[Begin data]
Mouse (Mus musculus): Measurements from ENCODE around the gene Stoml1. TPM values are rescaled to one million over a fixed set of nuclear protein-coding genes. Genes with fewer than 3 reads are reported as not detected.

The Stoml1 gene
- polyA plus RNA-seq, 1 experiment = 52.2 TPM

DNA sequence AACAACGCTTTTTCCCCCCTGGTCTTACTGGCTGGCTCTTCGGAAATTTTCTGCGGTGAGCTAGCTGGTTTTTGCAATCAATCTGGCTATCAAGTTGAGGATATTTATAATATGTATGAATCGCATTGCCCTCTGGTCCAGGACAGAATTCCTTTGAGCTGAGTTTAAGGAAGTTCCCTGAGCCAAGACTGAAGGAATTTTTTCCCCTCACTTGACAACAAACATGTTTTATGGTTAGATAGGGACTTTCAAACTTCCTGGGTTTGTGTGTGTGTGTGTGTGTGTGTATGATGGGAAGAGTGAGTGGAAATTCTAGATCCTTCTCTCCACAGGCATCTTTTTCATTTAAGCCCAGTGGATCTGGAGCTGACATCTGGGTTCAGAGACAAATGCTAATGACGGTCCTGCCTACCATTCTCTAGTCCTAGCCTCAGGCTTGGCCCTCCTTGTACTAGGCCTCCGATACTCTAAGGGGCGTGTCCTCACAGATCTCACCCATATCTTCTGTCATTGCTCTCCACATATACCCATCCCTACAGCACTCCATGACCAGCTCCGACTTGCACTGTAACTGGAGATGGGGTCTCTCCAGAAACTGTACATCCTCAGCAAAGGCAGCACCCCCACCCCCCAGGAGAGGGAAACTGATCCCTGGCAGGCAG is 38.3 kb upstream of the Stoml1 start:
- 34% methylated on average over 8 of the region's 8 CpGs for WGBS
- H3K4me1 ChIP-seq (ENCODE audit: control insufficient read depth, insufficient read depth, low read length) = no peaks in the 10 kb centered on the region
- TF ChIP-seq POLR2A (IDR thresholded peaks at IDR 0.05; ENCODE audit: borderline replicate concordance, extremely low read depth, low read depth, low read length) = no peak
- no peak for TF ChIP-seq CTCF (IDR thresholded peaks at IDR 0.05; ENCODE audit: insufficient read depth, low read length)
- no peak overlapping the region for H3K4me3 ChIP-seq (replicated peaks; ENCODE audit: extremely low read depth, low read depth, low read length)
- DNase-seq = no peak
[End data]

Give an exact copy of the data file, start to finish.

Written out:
Mouse (Mus musculus): Measurements from ENCODE around the gene Stoml1. TPM values are rescaled to one million over a fixed set of nuclear protein-coding genes. Genes with fewer than 3 reads are reported as not detected.

The Stoml1 gene
- polyA plus RNA-seq, 1 experiment = 52.2 TPM

DNA sequence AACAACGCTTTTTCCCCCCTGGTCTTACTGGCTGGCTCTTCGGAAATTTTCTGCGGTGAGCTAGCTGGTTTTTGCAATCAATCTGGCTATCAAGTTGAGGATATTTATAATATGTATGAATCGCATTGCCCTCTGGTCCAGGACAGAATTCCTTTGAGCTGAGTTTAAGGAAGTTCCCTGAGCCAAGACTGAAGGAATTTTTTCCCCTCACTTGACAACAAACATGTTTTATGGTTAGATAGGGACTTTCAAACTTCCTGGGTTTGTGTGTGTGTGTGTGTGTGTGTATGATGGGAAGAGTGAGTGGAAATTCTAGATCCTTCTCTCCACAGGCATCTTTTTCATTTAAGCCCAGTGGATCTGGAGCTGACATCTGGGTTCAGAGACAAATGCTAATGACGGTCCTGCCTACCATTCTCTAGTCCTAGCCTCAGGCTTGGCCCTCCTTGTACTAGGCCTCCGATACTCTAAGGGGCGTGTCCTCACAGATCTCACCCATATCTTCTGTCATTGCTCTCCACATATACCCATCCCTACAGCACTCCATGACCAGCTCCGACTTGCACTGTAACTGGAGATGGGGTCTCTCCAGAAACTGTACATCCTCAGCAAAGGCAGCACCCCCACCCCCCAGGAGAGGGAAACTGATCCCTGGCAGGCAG is 38.3 kb upstream of the Stoml1 start:
- 34% methylated on average over 8 of the region's 8 CpGs for WGBS
- H3K4me1 ChIP-seq (ENCODE audit: control insufficient read depth, insufficient read depth, low read length) = no peaks in the 10 kb centered on the region
- TF ChIP-seq POLR2A (IDR thresholded peaks at IDR 0.05; ENCODE audit: borderline replicate concordance, extremely low read depth, low read depth, low read length) = no peak
- no peak for TF ChIP-seq CTCF (IDR thresholded peaks at IDR 0.05; ENCODE audit: insufficient read depth, low read length)
- no peak overlapping the region for H3K4me3 ChIP-seq (replicated peaks; ENCODE audit: extremely low read depth, low read depth, low read length)
- DNase-seq = no peak